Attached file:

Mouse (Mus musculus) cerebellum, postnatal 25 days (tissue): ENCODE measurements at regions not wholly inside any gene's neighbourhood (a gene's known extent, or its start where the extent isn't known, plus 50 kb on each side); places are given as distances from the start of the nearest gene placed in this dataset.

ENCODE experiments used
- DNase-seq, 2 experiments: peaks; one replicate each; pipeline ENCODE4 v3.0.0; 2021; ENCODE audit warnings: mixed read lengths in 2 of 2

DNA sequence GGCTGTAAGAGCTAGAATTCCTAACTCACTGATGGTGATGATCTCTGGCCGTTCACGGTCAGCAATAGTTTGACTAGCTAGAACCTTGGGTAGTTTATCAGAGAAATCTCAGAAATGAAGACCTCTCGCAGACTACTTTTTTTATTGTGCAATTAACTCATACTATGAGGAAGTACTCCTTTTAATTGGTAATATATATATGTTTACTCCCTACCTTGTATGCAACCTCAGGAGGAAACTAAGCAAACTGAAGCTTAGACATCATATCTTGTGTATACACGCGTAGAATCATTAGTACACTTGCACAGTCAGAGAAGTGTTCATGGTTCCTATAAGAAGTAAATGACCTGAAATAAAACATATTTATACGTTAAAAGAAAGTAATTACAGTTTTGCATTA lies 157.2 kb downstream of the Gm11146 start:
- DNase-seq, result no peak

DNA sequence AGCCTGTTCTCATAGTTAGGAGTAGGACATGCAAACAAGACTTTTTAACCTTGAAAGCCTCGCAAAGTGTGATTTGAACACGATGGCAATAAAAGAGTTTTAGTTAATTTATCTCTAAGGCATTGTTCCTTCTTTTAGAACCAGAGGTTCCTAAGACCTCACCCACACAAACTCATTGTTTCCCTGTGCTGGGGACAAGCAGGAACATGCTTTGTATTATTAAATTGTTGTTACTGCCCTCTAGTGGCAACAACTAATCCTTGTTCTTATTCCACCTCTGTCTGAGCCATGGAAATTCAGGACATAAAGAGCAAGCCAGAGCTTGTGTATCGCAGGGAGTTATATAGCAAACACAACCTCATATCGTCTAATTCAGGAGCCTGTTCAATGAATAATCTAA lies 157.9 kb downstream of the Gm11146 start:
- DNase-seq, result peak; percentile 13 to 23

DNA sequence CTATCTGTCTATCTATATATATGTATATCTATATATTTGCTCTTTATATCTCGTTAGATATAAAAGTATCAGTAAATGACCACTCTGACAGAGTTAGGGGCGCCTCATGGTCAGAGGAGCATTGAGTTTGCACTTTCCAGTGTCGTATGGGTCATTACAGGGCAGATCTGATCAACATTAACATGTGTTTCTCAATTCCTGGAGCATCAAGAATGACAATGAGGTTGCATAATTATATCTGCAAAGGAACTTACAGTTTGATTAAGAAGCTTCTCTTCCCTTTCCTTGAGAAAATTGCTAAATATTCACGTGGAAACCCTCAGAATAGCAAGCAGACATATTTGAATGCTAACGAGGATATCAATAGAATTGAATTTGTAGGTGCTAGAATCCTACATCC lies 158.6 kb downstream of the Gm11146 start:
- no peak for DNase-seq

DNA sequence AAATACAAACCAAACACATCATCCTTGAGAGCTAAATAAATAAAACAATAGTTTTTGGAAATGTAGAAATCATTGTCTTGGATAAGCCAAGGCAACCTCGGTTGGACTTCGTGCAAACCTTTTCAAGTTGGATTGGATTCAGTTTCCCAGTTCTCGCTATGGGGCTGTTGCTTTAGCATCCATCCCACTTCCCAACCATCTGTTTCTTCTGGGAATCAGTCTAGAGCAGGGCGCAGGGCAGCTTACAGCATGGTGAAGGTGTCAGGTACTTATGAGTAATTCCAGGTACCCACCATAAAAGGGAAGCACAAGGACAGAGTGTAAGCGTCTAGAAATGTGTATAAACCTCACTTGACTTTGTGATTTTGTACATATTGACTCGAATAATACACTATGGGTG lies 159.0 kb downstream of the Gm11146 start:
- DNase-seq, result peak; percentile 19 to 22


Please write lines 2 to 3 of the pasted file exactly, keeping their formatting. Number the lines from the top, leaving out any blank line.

ENCODE experiments used
- DNase-seq, 2 experiments: peaks; one replicate each; pipeline ENCODE4 v3.0.0; 2021; ENCODE audit warnings: mixed read lengths in 2 of 2